Zapata said that hate crimes in the District can not be tolerated and deserve to be swiftly prosecuted. She said she would allow the Metropolitan Police Department to do its job, but would make a formal inquiry if a particular investigation seemed to have stalled as a way of checking up on MPD’s progress. She compared the need for focused, cultural sensitivity training, including on LGBT issues, in the police department to sexual harassment training that many other public and private employees receive as a condition of their employment. “We really have to ensure the police department is sensitive to all people, regardless of their race, gender or religion,” she said. “Any disenfranchised group should not be subjected to poor treatment. We have to raise the bar and have people understand what is and what is not acceptable.”

Zapata said she was not as familiar with the concept of prostitution-free zones (PFZs), but said that if zones are in compliance with the law, they have a right to exist, although she did not say she supported permanent PFZs.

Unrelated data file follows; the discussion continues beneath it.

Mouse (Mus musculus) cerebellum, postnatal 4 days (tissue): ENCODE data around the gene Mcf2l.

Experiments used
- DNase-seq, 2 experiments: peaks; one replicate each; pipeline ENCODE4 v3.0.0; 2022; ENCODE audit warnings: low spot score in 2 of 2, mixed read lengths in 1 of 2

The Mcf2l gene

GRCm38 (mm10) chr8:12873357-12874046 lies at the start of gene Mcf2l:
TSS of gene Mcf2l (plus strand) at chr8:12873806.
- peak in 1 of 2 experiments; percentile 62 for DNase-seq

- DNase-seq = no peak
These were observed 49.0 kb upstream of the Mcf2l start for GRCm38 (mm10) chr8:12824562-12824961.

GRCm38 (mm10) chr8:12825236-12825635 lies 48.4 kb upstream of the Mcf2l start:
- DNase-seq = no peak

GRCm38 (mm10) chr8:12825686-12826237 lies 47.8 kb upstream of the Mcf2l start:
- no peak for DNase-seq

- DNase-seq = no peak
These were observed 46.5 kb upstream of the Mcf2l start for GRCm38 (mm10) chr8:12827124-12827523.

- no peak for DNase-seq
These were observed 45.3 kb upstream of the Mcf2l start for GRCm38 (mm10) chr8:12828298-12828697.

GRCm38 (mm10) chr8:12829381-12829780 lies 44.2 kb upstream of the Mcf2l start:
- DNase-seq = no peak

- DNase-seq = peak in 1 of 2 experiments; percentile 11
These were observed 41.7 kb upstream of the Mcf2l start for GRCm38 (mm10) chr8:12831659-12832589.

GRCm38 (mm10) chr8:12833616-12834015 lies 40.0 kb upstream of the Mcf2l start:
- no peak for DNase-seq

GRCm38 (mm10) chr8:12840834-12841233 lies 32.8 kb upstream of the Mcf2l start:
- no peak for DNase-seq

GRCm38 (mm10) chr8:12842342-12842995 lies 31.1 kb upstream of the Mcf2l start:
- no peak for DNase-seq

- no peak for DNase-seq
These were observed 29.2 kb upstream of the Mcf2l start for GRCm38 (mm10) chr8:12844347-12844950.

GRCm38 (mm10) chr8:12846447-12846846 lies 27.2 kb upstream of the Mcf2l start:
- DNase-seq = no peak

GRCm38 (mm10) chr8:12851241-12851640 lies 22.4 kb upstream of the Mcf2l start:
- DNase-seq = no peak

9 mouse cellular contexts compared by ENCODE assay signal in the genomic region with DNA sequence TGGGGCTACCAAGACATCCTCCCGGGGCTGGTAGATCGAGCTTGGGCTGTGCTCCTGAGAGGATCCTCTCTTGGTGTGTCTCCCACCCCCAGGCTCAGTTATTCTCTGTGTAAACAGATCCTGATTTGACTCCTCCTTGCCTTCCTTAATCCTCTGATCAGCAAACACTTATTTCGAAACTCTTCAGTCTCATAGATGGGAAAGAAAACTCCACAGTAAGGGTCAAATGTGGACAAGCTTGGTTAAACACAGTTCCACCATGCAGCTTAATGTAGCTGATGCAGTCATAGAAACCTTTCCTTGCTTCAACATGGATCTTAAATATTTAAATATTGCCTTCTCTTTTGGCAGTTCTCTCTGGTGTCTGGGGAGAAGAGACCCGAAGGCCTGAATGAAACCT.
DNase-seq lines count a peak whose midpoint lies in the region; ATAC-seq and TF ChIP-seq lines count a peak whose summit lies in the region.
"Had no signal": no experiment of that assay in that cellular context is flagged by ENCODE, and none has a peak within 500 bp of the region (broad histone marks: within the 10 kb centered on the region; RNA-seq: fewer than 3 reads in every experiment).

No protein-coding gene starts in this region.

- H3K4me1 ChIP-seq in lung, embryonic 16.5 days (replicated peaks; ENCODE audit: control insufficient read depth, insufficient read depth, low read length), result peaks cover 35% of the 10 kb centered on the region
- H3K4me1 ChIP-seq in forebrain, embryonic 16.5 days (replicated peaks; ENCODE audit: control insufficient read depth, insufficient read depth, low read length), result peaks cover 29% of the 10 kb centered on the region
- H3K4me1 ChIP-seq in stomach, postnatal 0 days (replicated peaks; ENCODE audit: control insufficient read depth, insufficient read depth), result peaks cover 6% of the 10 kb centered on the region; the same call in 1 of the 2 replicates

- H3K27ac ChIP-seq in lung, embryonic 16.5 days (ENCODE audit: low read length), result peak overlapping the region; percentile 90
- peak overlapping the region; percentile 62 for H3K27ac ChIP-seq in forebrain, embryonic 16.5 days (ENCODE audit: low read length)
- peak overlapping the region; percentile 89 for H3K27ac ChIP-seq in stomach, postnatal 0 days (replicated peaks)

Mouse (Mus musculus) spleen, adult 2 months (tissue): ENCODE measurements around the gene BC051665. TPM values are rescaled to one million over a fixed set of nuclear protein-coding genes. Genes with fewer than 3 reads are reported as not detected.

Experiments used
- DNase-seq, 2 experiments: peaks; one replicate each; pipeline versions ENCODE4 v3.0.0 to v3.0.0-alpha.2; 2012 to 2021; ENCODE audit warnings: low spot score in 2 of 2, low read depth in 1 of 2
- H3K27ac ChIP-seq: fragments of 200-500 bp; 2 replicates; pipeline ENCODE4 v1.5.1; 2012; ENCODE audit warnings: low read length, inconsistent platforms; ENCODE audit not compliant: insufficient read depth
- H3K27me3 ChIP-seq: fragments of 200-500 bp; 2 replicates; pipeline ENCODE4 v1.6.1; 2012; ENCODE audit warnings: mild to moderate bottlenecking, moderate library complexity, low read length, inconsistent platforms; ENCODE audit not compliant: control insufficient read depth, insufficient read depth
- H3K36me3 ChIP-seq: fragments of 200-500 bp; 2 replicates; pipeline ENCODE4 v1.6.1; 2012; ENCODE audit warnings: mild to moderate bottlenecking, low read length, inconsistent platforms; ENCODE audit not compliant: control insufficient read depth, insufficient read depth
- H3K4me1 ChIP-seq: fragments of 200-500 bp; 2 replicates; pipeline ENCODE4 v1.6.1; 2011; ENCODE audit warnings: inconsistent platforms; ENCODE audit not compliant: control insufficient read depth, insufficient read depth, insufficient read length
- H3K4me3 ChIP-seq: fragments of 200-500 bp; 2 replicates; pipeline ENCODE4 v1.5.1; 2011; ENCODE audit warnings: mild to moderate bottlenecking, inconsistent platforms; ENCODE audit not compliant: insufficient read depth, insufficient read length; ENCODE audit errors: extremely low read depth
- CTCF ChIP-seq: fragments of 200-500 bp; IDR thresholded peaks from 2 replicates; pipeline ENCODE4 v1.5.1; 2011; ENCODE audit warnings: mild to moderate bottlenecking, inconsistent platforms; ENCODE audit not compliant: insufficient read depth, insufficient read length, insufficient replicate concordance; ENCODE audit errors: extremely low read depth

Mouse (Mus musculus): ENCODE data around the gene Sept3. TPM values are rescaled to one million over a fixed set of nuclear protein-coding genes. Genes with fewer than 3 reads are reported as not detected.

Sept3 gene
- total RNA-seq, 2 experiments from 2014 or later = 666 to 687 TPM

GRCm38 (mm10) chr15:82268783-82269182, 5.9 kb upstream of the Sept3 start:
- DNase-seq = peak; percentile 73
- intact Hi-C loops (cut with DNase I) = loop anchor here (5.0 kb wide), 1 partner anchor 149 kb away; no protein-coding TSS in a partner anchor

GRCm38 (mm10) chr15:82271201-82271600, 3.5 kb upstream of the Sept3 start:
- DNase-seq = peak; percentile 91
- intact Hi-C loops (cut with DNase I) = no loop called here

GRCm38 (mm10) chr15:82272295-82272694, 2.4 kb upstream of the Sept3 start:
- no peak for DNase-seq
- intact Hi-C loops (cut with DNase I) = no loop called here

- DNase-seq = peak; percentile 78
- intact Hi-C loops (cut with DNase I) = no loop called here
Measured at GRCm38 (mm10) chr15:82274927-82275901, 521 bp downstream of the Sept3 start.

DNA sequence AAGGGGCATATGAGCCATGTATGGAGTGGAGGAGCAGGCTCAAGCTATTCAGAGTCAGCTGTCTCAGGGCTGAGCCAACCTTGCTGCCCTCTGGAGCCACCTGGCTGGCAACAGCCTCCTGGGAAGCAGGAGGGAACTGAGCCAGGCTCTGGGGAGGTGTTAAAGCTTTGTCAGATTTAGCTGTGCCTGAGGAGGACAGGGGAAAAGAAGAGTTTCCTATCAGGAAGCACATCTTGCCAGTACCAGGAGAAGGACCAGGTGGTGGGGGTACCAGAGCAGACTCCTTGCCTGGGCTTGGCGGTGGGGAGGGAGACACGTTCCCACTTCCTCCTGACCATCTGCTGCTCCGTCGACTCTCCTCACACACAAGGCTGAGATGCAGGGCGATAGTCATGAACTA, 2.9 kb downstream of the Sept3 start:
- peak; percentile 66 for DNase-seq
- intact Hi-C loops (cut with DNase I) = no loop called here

Regarding employment for transgender individuals, Zapata said she was in favor of programs like Project Empowerment, but suggested that the city should engage in more extensive outreach to members of the transgender community by holding job fairs or advertising employment opportunities in areas where transgender people tend to congregate in order to find them gainful employment outside of survival sex work. “Sometimes, we have to take the show to the people, and not wait for them to come to us,” she said. She also said she wants the Human Rights Office to actively follow up on complaints of hiring discrimination.

Zapata said she supports having counselors on hand in schools who are equipped to deal with the problem of bullying, targeting both the bullies and their victims to resolve the problem so that all children, including LGBT students, are able to attend school in a safe, nurturing environment.

[back to top]


Amanda Broadnax will appear on the ballot, but withdrew from the race on March 27, when she threw her support to Kenyan McDuffie. In her withdrawal statement, Broadnax said: “There is a lot at stake in this election. It is imperative that our community elects someone with competency, character and the courage to represent for all residents: black or white, new or old. There is only one candidate that I believe embodies these traits and has the fortitude to bring the ward together. That person is Kenyan McDuffie.”

[back to top]

Please Leave a Comment